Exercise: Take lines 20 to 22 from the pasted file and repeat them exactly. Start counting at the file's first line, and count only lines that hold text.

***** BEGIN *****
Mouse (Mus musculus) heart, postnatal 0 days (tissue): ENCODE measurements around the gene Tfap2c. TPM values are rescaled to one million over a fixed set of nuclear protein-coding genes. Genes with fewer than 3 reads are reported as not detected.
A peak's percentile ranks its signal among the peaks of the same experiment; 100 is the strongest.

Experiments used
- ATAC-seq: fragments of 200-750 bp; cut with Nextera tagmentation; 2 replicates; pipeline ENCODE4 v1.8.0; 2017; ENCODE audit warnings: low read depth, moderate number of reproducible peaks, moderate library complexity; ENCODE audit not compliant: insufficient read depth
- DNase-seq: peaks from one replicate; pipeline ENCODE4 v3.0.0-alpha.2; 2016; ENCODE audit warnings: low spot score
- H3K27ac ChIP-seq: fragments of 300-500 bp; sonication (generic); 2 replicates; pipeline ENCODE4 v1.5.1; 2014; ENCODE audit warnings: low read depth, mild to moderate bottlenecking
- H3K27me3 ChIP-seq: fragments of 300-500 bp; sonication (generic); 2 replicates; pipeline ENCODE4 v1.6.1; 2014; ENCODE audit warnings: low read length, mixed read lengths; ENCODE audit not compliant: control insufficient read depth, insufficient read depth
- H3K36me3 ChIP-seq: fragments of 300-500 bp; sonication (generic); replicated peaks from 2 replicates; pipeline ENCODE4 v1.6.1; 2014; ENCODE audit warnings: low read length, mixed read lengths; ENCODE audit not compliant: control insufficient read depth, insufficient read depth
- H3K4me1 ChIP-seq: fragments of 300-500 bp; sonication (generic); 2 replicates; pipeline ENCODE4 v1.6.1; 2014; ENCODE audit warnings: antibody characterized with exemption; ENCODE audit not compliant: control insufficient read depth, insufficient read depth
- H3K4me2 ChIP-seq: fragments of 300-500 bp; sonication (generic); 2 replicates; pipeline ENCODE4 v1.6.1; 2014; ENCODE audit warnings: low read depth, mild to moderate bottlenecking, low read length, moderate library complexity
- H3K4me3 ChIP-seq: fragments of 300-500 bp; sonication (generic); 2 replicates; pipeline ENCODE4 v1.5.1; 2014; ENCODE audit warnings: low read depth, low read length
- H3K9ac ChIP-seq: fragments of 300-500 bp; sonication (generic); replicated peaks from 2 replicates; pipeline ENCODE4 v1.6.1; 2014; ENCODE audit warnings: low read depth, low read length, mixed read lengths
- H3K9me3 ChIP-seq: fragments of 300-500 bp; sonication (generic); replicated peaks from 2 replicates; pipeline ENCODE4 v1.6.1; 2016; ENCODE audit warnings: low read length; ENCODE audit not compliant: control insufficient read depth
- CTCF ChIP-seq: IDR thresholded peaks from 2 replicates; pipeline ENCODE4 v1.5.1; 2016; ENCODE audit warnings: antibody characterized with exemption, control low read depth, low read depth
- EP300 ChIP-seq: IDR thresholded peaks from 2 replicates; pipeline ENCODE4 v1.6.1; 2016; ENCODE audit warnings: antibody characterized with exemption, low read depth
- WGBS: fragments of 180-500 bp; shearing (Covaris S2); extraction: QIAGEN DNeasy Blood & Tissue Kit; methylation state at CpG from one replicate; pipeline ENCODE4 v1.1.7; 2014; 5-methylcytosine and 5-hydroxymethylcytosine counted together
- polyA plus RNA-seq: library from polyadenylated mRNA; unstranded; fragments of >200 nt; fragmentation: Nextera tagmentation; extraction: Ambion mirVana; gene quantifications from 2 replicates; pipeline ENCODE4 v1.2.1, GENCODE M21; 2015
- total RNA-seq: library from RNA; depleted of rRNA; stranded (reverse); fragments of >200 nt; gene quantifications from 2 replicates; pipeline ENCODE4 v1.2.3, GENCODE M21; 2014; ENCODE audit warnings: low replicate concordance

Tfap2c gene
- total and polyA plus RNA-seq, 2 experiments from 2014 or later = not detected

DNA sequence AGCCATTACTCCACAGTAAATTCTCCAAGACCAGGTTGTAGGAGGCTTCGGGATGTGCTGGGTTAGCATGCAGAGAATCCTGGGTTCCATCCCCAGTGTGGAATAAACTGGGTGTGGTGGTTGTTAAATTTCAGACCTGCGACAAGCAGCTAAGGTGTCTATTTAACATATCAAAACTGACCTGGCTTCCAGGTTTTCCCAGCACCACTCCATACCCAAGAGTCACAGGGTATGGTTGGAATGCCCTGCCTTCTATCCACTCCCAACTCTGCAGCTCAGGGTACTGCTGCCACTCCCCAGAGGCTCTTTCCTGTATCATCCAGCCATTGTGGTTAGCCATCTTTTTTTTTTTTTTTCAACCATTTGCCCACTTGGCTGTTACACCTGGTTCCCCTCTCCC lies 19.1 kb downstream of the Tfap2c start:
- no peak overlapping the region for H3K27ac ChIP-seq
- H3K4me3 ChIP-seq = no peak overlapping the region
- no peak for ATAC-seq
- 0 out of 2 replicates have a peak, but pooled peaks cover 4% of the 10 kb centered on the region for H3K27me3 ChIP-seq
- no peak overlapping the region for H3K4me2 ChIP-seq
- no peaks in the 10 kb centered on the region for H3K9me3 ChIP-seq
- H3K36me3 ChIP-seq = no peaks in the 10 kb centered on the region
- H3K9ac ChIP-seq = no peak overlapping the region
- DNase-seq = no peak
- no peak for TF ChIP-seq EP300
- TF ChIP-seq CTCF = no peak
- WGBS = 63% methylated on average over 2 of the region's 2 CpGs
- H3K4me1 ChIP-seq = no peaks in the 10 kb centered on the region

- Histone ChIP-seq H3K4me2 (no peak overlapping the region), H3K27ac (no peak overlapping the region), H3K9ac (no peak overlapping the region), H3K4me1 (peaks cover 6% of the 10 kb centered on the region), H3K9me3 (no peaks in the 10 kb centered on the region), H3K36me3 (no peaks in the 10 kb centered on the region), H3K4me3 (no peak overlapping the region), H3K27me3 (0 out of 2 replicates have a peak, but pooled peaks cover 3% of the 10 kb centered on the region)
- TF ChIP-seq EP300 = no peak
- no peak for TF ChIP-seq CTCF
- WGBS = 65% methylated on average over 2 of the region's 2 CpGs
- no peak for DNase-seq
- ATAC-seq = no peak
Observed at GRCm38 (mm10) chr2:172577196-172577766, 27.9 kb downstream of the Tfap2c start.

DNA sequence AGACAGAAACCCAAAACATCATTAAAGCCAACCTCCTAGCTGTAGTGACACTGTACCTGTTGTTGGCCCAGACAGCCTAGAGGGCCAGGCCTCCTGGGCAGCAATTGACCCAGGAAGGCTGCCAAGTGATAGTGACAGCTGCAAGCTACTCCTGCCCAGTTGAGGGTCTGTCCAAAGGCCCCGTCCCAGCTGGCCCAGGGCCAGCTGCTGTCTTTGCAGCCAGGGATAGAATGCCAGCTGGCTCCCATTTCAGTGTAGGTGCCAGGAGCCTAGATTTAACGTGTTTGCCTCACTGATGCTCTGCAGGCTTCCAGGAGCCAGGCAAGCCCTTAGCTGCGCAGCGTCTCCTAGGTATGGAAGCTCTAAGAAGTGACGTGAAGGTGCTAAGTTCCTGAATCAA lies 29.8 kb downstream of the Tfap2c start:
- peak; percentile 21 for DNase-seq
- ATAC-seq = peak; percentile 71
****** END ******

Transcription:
- total and polyA plus RNA-seq, 2 experiments from 2014 or later = not detected

DNA sequence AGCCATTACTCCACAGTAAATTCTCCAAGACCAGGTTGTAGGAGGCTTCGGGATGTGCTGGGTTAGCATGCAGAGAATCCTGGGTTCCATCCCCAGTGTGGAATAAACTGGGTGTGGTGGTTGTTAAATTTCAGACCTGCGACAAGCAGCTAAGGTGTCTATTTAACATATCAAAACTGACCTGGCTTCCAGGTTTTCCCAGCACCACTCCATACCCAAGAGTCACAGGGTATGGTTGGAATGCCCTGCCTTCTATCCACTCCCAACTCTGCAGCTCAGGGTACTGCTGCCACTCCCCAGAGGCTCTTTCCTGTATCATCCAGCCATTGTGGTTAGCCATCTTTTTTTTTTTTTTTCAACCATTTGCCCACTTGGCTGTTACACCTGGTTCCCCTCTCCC lies 19.1 kb downstream of the Tfap2c start:
- no peak overlapping the region for H3K27ac ChIP-seq